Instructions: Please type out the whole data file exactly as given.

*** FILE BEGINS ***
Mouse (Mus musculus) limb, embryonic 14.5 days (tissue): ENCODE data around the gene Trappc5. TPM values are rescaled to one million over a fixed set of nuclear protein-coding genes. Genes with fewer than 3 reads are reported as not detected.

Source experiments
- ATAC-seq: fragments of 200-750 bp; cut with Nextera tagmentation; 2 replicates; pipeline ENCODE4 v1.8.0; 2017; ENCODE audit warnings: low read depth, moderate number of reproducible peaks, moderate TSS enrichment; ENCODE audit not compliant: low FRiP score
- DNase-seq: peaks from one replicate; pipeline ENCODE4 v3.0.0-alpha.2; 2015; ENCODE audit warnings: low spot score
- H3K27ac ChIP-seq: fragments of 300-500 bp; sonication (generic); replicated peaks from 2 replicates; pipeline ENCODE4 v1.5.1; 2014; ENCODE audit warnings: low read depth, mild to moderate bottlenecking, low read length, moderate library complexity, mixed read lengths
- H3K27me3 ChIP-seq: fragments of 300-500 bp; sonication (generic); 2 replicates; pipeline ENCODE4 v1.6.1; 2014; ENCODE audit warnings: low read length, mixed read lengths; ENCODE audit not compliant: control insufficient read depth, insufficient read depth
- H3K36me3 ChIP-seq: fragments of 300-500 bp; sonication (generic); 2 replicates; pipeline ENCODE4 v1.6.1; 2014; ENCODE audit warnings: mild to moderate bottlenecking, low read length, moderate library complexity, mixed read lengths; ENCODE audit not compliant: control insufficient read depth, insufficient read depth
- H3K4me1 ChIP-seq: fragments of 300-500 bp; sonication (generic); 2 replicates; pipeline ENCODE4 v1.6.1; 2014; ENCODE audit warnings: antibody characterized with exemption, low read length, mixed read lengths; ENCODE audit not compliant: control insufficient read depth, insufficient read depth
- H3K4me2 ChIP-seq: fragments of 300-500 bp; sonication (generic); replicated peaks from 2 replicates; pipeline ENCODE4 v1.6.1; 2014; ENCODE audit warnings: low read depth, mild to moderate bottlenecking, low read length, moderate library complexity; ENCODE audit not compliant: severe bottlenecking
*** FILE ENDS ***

Mouse (Mus musculus) limb, embryonic 14.5 days (tissue): ENCODE data around the gene Trappc5. TPM values are rescaled to one million over a fixed set of nuclear protein-coding genes. Genes with fewer than 3 reads are reported as not detected.

Source experiments
- ATAC-seq: fragments of 200-750 bp; cut with Nextera tagmentation; 2 replicates; pipeline ENCODE4 v1.8.0; 2017; ENCODE audit warnings: low read depth, moderate number of reproducible peaks, moderate TSS enrichment; ENCODE audit not compliant: low FRiP score
- DNase-seq: peaks from one replicate; pipeline ENCODE4 v3.0.0-alpha.2; 2015; ENCODE audit warnings: low spot score
- H3K27ac ChIP-seq: fragments of 300-500 bp; sonication (generic); replicated peaks from 2 replicates; pipeline ENCODE4 v1.5.1; 2014; ENCODE audit warnings: low read depth, mild to moderate bottlenecking, low read length, moderate library complexity, mixed read lengths
- H3K27me3 ChIP-seq: fragments of 300-500 bp; sonication (generic); 2 replicates; pipeline ENCODE4 v1.6.1; 2014; ENCODE audit warnings: low read length, mixed read lengths; ENCODE audit not compliant: control insufficient read depth, insufficient read depth
- H3K36me3 ChIP-seq: fragments of 300-500 bp; sonication (generic); 2 replicates; pipeline ENCODE4 v1.6.1; 2014; ENCODE audit warnings: mild to moderate bottlenecking, low read length, moderate library complexity, mixed read lengths; ENCODE audit not compliant: control insufficient read depth, insufficient read depth
- H3K4me1 ChIP-seq: fragments of 300-500 bp; sonication (generic); 2 replicates; pipeline ENCODE4 v1.6.1; 2014; ENCODE audit warnings: antibody characterized with exemption, low read length, mixed read lengths; ENCODE audit not compliant: control insufficient read depth, insufficient read depth
- H3K4me2 ChIP-seq: fragments of 300-500 bp; sonication (generic); replicated peaks from 2 replicates; pipeline ENCODE4 v1.6.1; 2014; ENCODE audit warnings: low read depth, mild to moderate bottlenecking, low read length, moderate library complexity; ENCODE audit not compliant: severe bottlenecking